The Weekly Newsletter of MIT Linguistics

Syntax Square 10/3 - Hisashi Morita

Speaker: Hisashi Morita (Aichi Prefectural University, current MIT visiting scholar)
Title: Morphology is misleading, but syntax is not: The Syntax of Coordination in
Japanese and Korean

Date/Time: Monday, October 3, 1-2pm
Location: 32-D461

My talk presents a somehow unnoticed but simple analysis of coordination involving coordinating particles such as ka ‘or’, mo ‘and’, and toka ‘and/or’ in Japanese and to ‘also’ and (i)na ‘or’ in Korean. Analysis of coordinating phrases in Japanese and Korean has been controversial. For example, Johannessen (1996) proposes the following structure for a disjunction phrase such as Ken-ka Mary ‘Ken or Mary’:

(1) [CoP [Co’ Ken [Co KA]] Mary]

There are several problems with a structure such as (1). First, it assumes a right-branching specifier, which is either non-existent or extremely rare, if any. Secondly, if coordinators such as ka and mo represent disjunction and conjunction respectively as in or and and in English, one instance of ka and mo should be sufficient when there are two disjuncts or conjuncts, but as in (2), two (identical) particles appear when coordinating two phrases, the phenomenon of which is called conjunction (or disjunction) doubling:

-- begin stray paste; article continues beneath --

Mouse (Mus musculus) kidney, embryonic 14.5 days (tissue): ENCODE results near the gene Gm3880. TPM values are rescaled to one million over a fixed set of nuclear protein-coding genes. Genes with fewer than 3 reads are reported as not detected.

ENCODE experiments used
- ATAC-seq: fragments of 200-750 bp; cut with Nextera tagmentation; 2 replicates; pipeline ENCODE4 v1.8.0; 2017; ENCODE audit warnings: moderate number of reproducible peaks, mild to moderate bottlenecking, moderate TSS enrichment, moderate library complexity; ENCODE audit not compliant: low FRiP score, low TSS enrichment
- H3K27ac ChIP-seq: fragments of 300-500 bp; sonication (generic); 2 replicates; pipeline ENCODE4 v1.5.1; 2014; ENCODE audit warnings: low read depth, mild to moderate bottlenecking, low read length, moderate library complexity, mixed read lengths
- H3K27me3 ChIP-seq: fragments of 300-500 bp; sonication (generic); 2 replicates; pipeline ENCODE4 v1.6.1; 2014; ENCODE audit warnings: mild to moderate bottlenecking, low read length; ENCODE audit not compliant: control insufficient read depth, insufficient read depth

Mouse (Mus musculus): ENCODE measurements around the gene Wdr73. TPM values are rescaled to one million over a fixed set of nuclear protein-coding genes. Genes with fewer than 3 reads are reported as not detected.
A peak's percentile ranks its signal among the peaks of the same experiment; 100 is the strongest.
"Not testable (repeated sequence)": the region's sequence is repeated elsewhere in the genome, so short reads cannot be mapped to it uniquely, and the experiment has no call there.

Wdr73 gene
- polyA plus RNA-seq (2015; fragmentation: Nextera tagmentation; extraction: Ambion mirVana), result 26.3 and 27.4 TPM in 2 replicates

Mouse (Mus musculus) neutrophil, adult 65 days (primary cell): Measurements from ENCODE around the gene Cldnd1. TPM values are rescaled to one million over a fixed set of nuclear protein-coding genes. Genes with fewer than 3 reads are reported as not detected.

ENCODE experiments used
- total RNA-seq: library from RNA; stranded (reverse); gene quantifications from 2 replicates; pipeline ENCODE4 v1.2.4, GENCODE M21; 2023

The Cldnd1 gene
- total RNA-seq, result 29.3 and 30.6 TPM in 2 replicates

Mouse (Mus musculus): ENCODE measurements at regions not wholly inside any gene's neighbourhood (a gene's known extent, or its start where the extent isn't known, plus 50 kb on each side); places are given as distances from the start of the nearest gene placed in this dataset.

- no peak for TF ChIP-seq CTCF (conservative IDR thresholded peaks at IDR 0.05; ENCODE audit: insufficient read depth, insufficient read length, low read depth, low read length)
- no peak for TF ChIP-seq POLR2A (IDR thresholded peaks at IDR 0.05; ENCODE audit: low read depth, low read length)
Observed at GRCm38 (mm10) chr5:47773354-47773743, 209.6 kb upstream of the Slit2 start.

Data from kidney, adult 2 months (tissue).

(2)a. Ken-KA Mary(-KA)-ga kita.
-or (-or) -Nom
‘Ken or Mary came.’

b. Ken-MO Mary-MO kita.
came -and -and came
‘Both Ken and Mary came.’

As far as I know, no existing accounts have successfully explained why two coordinators are necessary in Japanese and Korean.

The third problem is concerned with difference between Japanese and Korean. It has been known that when ka, a disjunction particle, merges with a wh-element in Japanese, an existential quantifier follows, such as dare-ka (who-or) ‘someone’. However, in Korean, if the disjunction particle, (i)na, follows a wh-element, a free choice is generated. The last problem is how the same coordinator, i.e. toka, can mean conjunction or disjunction in Japanese as follow:

(3) Ken-ga hon-o go-satu-TOKA roku-satu-TOKA yonda.
-Nom book-Acc five-Cl-toka six-Cl-toka read
‘Ken read sets of books of five and six and more.’
‘Ken read five or six books.’

The problems above can be straightforwardly explained once we assume that the structure of coordination consists of two projections: CoP and FocP, and the particles we hear may not be real coordinators (i.e. not carrying semantic functions), but simply agreement reflexes.